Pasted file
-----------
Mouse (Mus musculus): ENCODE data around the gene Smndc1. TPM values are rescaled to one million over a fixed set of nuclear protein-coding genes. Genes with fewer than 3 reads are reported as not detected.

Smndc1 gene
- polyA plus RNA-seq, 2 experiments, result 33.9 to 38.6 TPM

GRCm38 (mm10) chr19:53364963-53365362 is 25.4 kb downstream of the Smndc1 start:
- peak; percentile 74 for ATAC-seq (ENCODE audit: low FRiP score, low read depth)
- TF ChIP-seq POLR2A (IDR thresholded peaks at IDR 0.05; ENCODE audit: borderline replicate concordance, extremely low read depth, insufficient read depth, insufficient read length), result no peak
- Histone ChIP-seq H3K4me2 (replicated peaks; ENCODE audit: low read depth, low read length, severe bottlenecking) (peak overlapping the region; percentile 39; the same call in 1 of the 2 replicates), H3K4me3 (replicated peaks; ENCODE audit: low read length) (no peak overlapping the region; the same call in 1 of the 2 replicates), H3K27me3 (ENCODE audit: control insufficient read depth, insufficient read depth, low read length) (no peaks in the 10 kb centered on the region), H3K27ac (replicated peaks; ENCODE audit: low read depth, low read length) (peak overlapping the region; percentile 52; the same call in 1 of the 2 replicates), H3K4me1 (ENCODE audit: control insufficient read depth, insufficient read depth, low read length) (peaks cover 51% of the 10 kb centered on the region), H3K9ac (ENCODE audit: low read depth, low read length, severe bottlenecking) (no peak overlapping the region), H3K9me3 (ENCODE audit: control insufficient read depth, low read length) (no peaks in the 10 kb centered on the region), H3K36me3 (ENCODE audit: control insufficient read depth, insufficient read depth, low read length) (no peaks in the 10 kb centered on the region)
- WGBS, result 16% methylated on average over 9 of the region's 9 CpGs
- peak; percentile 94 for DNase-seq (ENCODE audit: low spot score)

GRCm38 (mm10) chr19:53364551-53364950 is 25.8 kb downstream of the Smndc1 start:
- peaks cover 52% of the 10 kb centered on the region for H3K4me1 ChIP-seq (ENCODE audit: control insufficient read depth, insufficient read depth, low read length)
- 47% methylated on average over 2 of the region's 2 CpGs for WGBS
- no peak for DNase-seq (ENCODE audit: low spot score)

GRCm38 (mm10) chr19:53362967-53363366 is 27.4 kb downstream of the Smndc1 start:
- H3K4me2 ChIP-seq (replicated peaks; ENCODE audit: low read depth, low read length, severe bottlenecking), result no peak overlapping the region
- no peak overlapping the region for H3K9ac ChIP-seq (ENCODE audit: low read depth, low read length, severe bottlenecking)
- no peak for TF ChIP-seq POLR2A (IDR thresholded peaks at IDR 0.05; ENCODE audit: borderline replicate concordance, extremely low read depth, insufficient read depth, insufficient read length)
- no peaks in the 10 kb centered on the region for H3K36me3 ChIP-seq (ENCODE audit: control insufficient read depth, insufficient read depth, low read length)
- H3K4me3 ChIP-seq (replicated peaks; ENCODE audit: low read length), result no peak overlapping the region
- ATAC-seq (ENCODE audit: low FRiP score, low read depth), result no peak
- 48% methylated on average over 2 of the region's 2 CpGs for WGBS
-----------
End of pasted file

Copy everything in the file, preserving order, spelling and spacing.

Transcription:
Mouse (Mus musculus): ENCODE data around the gene Smndc1. TPM values are rescaled to one million over a fixed set of nuclear protein-coding genes. Genes with fewer than 3 reads are reported as not detected.

Smndc1 gene
- polyA plus RNA-seq, 2 experiments, result 33.9 to 38.6 TPM

GRCm38 (mm10) chr19:53364963-53365362 is 25.4 kb downstream of the Smndc1 start:
- peak; percentile 74 for ATAC-seq (ENCODE audit: low FRiP score, low read depth)
- TF ChIP-seq POLR2A (IDR thresholded peaks at IDR 0.05; ENCODE audit: borderline replicate concordance, extremely low read depth, insufficient read depth, insufficient read length), result no peak
- Histone ChIP-seq H3K4me2 (replicated peaks; ENCODE audit: low read depth, low read length, severe bottlenecking) (peak overlapping the region; percentile 39; the same call in 1 of the 2 replicates), H3K4me3 (replicated peaks; ENCODE audit: low read length) (no peak overlapping the region; the same call in 1 of the 2 replicates), H3K27me3 (ENCODE audit: control insufficient read depth, insufficient read depth, low read length) (no peaks in the 10 kb centered on the region), H3K27ac (replicated peaks; ENCODE audit: low read depth, low read length) (peak overlapping the region; percentile 52; the same call in 1 of the 2 replicates), H3K4me1 (ENCODE audit: control insufficient read depth, insufficient read depth, low read length) (peaks cover 51% of the 10 kb centered on the region), H3K9ac (ENCODE audit: low read depth, low read length, severe bottlenecking) (no peak overlapping the region), H3K9me3 (ENCODE audit: control insufficient read depth, low read length) (no peaks in the 10 kb centered on the region), H3K36me3 (ENCODE audit: control insufficient read depth, insufficient read depth, low read length) (no peaks in the 10 kb centered on the region)
- WGBS, result 16% methylated on average over 9 of the region's 9 CpGs
- peak; percentile 94 for DNase-seq (ENCODE audit: low spot score)

GRCm38 (mm10) chr19:53364551-53364950 is 25.8 kb downstream of the Smndc1 start:
- peaks cover 52% of the 10 kb centered on the region for H3K4me1 ChIP-seq (ENCODE audit: control insufficient read depth, insufficient read depth, low read length)
- 47% methylated on average over 2 of the region's 2 CpGs for WGBS
- no peak for DNase-seq (ENCODE audit: low spot score)

GRCm38 (mm10) chr19:53362967-53363366 is 27.4 kb downstream of the Smndc1 start:
- H3K4me2 ChIP-seq (replicated peaks; ENCODE audit: low read depth, low read length, severe bottlenecking), result no peak overlapping the region
- no peak overlapping the region for H3K9ac ChIP-seq (ENCODE audit: low read depth, low read length, severe bottlenecking)
- no peak for TF ChIP-seq POLR2A (IDR thresholded peaks at IDR 0.05; ENCODE audit: borderline replicate concordance, extremely low read depth, insufficient read depth, insufficient read length)
- no peaks in the 10 kb centered on the region for H3K36me3 ChIP-seq (ENCODE audit: control insufficient read depth, insufficient read depth, low read length)
- H3K4me3 ChIP-seq (replicated peaks; ENCODE audit: low read length), result no peak overlapping the region
- ATAC-seq (ENCODE audit: low FRiP score, low read depth), result no peak
- 48% methylated on average over 2 of the region's 2 CpGs for WGBS